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When we think we know people…

I have noticed a beautiful quality in my daughter over the past few months.  When I share about a frustration with someone she is quick to extend grace towards that person.  She will say, “Well we are not quite sure what Stan is thinking.”  (FYI:  Stan is fictitious so if you are named Stan, don’t get offended).  Or, she will comment that Stan could be having a good day.  At times, she will even say that you are being a bit unfair towards Stan.  I have been convicted by her “disposition of grace towards others.”  She is correct even though it is hard to hear a challenge from one of your children.  Yet, we try to foster that type of relationship in our home.

Are there times I extend grace towards others?  Yes.  However, there are many times that I make presumptions about a person’s character or motive.  Part of the reason is my “having seen this” attitude before.  I have a catalogue of personalities and issues that I have encountered over the years in pastoral ministry.  Therefore, I can be very quick to simply size up a situation based on one of those experiences.  I drop a person in a category and respond emotionally.  Oh, this is so unfair to that person.  Each person is unique and their situation specific to him/her.  I should be quick to extend grace – to give the benefit of the doubt.  Granted, there are times my assumption is correct; however, most of the time it is merely guessing.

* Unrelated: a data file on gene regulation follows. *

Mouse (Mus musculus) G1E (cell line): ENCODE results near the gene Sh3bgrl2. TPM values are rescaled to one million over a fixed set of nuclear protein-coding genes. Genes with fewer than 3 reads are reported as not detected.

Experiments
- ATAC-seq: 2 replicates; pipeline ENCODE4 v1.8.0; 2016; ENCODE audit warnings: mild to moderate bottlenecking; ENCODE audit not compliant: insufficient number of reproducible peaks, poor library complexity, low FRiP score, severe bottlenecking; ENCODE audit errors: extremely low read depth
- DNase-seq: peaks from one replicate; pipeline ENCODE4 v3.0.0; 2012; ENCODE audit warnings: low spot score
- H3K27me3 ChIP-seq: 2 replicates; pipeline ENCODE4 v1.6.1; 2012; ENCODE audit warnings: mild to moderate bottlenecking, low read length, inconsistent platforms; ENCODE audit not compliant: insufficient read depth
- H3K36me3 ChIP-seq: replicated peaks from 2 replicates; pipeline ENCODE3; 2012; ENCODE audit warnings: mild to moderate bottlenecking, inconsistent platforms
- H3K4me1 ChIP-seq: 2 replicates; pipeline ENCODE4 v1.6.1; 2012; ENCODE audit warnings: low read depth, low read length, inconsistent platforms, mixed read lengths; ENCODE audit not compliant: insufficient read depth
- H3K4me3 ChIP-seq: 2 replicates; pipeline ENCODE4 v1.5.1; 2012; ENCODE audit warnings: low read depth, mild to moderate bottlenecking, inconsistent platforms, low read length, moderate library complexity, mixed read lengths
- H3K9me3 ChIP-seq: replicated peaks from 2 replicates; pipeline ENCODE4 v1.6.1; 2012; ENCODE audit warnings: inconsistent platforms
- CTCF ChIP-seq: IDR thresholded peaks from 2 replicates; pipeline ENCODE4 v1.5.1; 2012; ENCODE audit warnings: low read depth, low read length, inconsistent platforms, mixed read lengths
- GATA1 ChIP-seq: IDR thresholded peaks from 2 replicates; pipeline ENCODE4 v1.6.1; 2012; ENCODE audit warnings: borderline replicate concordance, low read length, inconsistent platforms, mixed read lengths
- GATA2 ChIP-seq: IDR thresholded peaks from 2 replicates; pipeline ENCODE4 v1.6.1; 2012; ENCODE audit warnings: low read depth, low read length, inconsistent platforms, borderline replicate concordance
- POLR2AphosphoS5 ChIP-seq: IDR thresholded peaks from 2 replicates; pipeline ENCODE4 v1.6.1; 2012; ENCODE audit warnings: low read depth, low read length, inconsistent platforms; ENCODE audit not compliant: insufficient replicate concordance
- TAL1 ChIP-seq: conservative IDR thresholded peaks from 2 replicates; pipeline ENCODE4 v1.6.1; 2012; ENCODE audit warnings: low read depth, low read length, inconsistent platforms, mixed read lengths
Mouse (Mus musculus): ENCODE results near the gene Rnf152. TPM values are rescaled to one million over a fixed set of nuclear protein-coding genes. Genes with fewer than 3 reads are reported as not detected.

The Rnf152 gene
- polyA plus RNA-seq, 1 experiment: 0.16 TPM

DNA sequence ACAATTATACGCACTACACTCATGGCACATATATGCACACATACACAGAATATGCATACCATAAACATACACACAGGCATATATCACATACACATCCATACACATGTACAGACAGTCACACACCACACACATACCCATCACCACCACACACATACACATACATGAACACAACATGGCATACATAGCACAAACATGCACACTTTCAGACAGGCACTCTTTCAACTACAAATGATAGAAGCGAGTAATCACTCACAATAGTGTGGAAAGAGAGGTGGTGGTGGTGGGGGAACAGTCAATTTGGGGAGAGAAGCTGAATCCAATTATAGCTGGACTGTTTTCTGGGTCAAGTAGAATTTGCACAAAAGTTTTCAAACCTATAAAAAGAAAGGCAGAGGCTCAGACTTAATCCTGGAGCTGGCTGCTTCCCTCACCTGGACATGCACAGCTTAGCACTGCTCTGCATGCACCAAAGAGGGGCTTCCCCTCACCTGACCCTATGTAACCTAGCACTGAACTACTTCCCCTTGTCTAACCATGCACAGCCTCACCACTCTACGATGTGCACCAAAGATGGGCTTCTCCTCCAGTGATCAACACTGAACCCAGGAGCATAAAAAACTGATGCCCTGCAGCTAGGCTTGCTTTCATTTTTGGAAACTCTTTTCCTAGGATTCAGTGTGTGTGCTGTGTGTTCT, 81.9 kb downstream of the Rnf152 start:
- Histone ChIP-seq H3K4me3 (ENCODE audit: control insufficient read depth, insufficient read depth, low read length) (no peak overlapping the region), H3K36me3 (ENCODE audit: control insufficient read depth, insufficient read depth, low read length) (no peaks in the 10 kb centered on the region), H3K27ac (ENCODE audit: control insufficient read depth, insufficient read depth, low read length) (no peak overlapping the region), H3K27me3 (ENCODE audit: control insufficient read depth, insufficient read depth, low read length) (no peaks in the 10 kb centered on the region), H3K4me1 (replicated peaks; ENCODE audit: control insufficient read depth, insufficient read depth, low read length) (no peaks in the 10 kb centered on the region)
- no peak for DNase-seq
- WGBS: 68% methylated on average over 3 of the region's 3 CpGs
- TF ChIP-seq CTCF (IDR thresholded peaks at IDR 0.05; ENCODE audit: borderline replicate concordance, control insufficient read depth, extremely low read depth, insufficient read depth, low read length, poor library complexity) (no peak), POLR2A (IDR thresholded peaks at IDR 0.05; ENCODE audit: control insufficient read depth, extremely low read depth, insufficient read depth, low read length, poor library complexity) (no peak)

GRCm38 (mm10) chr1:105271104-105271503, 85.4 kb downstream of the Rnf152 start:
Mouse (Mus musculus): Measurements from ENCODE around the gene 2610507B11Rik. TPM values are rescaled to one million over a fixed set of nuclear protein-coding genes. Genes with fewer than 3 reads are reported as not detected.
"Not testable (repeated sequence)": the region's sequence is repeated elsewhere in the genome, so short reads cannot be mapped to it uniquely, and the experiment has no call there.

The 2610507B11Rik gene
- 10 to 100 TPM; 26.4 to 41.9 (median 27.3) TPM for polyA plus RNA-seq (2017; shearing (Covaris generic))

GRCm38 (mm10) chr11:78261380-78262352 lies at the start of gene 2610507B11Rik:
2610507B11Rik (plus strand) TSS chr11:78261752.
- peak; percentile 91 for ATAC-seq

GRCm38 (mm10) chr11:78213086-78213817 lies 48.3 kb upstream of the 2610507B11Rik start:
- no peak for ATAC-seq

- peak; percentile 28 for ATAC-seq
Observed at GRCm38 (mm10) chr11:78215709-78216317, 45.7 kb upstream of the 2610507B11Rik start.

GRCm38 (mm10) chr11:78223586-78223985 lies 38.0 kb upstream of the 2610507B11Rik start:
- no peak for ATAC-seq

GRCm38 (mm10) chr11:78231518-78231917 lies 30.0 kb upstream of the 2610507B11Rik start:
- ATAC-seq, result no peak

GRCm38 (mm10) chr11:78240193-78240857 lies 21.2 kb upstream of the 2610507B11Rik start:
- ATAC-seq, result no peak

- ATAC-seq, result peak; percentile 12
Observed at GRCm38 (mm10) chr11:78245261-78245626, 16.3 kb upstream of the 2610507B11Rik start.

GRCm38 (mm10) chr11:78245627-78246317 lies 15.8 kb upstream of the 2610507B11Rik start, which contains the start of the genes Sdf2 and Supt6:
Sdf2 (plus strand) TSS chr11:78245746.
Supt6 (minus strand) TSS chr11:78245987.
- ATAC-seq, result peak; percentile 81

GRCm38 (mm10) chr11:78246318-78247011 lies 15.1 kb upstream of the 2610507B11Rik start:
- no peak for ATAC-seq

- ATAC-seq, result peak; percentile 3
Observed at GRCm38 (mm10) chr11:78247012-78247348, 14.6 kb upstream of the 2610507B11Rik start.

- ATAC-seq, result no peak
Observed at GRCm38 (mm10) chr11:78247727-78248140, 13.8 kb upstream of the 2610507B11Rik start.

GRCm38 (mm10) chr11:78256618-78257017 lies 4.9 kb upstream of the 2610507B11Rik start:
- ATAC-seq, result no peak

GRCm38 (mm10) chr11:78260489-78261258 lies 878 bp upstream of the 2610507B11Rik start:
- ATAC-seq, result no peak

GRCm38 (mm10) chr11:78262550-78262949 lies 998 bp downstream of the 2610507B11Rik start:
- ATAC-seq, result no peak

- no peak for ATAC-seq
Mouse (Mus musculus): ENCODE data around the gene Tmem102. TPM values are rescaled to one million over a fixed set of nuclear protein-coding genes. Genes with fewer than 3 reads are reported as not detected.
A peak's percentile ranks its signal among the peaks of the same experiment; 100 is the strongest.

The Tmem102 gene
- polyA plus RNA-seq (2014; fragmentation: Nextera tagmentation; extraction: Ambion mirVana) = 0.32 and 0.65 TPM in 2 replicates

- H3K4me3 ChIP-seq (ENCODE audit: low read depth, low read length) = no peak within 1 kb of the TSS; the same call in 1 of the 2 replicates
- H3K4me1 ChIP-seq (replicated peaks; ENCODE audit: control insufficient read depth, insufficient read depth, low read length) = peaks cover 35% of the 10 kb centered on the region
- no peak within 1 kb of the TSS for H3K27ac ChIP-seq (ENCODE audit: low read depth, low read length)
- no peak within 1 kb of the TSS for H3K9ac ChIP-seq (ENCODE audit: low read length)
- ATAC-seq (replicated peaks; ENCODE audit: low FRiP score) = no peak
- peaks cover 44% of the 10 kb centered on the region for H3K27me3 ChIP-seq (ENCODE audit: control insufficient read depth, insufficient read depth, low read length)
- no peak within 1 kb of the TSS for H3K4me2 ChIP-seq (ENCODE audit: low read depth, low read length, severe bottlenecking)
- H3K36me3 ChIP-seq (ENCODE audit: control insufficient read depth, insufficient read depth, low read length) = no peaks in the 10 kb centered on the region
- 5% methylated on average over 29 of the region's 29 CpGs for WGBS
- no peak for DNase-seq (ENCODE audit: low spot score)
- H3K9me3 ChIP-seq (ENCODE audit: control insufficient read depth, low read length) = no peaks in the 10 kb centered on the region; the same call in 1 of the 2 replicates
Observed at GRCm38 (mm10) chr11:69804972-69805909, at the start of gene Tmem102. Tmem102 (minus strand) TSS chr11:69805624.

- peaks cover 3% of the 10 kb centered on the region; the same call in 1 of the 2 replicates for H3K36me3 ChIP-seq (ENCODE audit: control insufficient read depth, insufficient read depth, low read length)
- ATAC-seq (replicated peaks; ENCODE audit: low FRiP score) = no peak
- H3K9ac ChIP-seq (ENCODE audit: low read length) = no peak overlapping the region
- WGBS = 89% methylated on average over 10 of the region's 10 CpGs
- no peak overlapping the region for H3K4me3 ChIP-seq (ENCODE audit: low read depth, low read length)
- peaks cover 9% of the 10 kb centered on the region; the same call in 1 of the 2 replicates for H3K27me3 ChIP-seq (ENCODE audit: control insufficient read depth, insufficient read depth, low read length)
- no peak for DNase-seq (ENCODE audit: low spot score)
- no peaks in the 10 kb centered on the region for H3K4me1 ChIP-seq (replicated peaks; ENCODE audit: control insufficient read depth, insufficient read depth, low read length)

I think part of the issue is that we tend to become less gray as we grow older and more black/white.  We tend to “know” what the world is like and therefore what people are like.  We have lived long enough to feel our experiences inform us accurately.  We think in less gray terms and in more absolute terms.  There is some beauty in having these convictions.  However, it also spills over to judgments.  The challenge is maintaining convictions while loving people.  As I consider Christ, I see that he quickly extended love and grace to people while maintaining a standard of truth.  He was not prone to judgments but humbly embraced each person, seeing their situation accurately without presumption.  We are certainly not Christ yet we can strive to be more like him.

I also believe that margin is becoming increasingly squeezed out of our lives.  We have no time.  We run around from situation to situation.  We reflect less and react more.  As a result, we simply don’t have or wish to make time to listen to people.  I mean truly hear them.  We don’t sit back and try to understand what situation or emotion is arising in their life.  Categorizing takes no time; listening takes a lot of time.  So, we jump to conclusions because it is simply easier.  It reminds me that loving people requires time – time to listen and time to extend grace.  Giving the benefit of the doubt can’t occur in a sound bite.  Again, Jesus was masterful.  He not only listened to the person’s words, he listened to their life – their emotions, pain, reactions, and sin.  He then extended grace and truth to their situation.  Oh, to be more like Jesus.  The reality is that it is possible if only we would allow it.

Medical Blessings